State Dept. Defends Saudi Arms Deal As in ‘national Interest’

The Reagan Administration said today that the sale of AWACS reconnaissance aircraft and other weapons to Saudi Arabia are in “the national interests” of the United States and expressed confidence that once Congress sees the “total package” it will not reject the sale.

“We understand the concerns that have been expressed by the Senators and Congressmen,” David Passage, a State Department spokesman, said shortly after calls were issued on Capitol Hill for the Administration not to send its arms package to Congress lest it suffer a foreign policy defeat.

“The Administration views the sale of the AWACS as being important to U.S. national interests,” Passage said. “We are confident that when we present the full package to Congress it will be better understood and we will be able to meet the concerns expressed by the Senators and Congressmen. We would hope the Congressmen and Senators would reserve their positions on the sale until such time as we are able to discuss the entire package,” he said.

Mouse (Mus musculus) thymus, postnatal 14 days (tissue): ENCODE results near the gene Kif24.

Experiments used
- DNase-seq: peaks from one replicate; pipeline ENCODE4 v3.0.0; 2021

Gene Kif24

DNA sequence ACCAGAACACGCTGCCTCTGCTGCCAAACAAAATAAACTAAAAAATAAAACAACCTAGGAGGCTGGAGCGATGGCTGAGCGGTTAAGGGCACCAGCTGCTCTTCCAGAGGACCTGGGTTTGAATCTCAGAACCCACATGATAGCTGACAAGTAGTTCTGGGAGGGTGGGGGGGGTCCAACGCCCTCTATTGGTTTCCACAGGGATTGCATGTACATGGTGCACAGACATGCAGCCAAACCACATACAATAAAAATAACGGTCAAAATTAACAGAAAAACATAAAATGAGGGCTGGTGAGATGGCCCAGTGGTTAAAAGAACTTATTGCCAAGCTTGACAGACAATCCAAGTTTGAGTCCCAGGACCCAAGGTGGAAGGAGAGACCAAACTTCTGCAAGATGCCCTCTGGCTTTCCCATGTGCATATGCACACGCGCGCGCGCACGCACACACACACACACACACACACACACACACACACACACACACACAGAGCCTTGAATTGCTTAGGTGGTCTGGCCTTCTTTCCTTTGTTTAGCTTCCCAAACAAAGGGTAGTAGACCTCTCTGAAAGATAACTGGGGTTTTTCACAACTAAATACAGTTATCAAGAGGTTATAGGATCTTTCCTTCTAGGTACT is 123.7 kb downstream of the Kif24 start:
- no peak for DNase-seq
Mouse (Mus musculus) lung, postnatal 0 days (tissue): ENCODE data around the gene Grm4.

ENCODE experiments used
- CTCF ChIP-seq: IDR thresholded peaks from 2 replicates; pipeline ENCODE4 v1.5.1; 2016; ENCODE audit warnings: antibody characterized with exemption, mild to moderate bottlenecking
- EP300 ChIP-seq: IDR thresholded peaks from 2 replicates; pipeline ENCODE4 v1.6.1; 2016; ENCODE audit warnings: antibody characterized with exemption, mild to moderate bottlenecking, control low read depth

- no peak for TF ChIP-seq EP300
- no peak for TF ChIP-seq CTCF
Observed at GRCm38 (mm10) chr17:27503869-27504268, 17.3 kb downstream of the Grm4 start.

But Passage would not give any details of the package which he said is still being worked out between governments and with the leaders of Congress. Nor would he give any indication of when the proposed sale would be formally submitted to Congress.

Passage said that the arms were being sold to Saudi Arabia because the U.S. has an “important relationship” with that country. He said the Israeli raid on Iraq’s nuclear reactor June 7 had no connection with any decisions being made on the arms sale to Saudi Arabia. (See earlier story on Page 1.)

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